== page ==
Brookfield Gardens in central P.E.I. grows vegetables for the fresh market. Co-owner Gerald Dykerman said sales are up slightly as more people cook at home during the pandemic. He’s already growing carrots, rutabaga and beets while cabbage transplants will go in the ground very soon.
“Our business is going well, as far as demand for our product,” said Dykerman. “People are wanting to eat fresh vegetables.”
But for the P.E.I. potato industry, this year is anything but normal. Greg Donald, general manager of the P.E.I. Potato Board said potato sales were brisk early in the pandemic as people stocked up on groceries. Warehouses and processors were working extra shifts to meet the need.
Sales have levelled out back to normal levels now, and prices are “under a lot of pressure” due to a surplus of spuds normally destined for the food service industry. Around one-third of 2019’s crop is still in storage, which is about average.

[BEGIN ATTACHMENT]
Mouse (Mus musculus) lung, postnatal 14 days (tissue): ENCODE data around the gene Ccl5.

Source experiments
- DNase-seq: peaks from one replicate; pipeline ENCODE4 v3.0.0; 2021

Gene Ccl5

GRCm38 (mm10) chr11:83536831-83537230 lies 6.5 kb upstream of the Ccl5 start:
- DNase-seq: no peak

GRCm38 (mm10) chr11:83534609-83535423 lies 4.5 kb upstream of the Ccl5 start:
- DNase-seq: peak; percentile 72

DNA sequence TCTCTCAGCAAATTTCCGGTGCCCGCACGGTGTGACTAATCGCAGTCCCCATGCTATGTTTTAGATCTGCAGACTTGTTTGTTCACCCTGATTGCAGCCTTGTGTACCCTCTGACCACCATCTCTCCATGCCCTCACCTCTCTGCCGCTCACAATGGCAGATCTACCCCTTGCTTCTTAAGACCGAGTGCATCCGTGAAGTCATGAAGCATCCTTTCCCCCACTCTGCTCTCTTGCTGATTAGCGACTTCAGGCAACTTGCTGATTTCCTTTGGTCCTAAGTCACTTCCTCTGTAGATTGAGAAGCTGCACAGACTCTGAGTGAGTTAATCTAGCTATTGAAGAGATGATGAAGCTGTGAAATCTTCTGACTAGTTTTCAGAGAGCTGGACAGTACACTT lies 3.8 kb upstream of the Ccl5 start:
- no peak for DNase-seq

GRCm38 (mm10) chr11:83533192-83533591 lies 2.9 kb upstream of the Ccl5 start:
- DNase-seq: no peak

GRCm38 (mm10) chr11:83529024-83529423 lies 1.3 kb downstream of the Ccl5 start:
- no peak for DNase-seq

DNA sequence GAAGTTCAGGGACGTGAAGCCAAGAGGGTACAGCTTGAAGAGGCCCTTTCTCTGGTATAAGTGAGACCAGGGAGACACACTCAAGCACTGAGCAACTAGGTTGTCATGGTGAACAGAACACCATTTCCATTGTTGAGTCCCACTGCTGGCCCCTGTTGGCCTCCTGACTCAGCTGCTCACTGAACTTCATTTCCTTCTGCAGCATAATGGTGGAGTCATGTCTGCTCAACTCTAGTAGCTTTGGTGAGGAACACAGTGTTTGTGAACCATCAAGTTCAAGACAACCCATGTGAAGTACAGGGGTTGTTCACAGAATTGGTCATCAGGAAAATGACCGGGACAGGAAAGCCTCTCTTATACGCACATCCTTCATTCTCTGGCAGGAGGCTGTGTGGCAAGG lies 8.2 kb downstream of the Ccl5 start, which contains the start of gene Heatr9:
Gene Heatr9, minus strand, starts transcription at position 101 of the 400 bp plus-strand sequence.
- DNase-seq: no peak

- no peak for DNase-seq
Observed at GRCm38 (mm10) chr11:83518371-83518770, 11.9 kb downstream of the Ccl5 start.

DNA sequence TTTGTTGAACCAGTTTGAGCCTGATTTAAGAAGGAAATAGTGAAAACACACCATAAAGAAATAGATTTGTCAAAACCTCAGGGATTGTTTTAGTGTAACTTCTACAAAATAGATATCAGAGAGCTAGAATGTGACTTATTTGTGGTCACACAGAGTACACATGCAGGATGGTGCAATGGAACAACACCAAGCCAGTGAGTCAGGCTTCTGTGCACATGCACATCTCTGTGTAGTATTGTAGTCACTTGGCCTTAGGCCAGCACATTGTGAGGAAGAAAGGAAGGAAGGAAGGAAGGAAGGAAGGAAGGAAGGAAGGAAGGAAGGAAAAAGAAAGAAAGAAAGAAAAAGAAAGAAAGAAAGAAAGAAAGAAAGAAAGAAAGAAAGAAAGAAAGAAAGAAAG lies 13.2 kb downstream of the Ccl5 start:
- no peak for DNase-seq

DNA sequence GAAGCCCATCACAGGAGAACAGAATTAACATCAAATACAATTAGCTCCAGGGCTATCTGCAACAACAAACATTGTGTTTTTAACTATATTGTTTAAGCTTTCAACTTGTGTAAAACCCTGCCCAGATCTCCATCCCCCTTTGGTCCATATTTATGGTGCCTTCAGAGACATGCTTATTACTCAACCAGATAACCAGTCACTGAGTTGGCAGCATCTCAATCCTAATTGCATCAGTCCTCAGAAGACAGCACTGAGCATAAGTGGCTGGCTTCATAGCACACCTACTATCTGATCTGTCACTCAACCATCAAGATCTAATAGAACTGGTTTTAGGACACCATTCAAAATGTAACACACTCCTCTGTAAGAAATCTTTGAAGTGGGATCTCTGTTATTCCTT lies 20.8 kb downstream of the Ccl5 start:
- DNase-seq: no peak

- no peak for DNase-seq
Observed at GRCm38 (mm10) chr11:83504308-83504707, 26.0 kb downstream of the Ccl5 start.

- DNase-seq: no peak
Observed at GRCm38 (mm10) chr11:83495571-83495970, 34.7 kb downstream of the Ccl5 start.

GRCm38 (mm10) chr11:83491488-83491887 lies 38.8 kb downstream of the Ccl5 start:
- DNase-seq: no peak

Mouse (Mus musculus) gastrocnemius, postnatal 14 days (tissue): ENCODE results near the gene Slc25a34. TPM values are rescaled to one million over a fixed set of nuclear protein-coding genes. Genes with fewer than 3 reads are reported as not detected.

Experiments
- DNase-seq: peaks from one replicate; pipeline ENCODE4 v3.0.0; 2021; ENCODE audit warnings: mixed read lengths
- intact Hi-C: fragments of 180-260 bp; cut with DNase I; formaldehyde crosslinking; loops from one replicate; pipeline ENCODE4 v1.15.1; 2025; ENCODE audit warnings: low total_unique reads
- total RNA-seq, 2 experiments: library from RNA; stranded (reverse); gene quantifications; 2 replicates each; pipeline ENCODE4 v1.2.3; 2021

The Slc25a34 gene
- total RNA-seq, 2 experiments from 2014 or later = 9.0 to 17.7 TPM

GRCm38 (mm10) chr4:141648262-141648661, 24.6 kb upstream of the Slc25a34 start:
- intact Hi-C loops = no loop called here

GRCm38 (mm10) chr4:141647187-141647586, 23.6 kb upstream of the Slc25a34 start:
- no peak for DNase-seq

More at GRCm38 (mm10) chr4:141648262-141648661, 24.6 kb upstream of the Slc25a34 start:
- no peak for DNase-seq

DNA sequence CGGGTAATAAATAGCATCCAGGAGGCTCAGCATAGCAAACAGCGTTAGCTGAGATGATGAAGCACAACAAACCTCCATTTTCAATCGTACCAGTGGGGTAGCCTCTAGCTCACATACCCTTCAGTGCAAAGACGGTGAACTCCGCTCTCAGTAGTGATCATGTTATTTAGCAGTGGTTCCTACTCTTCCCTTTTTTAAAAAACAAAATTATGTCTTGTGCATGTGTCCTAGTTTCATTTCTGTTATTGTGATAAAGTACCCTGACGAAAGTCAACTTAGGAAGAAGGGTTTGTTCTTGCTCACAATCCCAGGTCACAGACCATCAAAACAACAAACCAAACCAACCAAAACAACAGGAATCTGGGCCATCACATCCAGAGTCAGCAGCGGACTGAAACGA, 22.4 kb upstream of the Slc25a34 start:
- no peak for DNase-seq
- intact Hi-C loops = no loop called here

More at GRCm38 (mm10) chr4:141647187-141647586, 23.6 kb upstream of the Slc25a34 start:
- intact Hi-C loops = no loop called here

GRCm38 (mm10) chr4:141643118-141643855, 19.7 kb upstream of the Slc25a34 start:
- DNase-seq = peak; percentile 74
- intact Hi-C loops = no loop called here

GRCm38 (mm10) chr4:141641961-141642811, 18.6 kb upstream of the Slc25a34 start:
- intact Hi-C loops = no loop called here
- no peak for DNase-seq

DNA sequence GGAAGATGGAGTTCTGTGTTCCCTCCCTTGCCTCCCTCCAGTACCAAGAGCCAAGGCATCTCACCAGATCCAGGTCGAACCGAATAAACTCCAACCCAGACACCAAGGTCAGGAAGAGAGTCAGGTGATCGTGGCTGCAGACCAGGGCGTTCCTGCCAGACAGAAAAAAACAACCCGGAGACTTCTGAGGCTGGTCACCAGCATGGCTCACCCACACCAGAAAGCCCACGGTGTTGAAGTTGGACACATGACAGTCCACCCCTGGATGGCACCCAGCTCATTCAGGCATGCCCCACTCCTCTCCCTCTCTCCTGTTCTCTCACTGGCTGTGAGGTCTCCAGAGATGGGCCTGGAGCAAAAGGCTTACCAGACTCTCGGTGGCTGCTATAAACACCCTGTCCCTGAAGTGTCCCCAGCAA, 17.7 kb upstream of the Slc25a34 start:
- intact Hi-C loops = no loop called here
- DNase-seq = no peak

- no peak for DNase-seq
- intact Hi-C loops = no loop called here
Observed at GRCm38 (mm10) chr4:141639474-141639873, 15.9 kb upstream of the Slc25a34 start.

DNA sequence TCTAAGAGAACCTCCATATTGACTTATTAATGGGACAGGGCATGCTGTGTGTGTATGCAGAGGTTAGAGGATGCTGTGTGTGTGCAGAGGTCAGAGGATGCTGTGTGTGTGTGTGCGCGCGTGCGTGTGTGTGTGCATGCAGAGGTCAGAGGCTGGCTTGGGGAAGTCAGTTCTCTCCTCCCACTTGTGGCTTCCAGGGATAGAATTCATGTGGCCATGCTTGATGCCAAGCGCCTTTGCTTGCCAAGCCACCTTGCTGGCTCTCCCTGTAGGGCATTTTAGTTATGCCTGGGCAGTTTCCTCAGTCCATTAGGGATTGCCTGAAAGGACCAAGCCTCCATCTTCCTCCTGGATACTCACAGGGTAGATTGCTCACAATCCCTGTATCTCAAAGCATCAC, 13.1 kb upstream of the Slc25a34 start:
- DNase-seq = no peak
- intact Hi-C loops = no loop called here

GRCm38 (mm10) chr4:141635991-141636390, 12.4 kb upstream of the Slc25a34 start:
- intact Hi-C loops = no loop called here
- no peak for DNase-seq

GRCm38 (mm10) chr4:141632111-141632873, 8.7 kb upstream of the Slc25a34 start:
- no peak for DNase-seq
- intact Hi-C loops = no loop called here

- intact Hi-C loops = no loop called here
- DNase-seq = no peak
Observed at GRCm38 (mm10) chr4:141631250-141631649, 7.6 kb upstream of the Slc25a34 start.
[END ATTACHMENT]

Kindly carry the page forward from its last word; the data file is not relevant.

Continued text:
But, since around 70 per cent of those usually go to processing, farmers were getting worried they wouldn’t be able to sell them. That is, until the government stepped in to help. The province committed to $4.7 million for shipping and storage costs of processing potatoes on April 23.
“This investment will help mitigate a potato surplus resulting from market conditions related to COVID-19,” said the news release. That will help move the 2019 crop, but with it waiting in freezers, processors don’t need as many potatoes to keep the market supplied.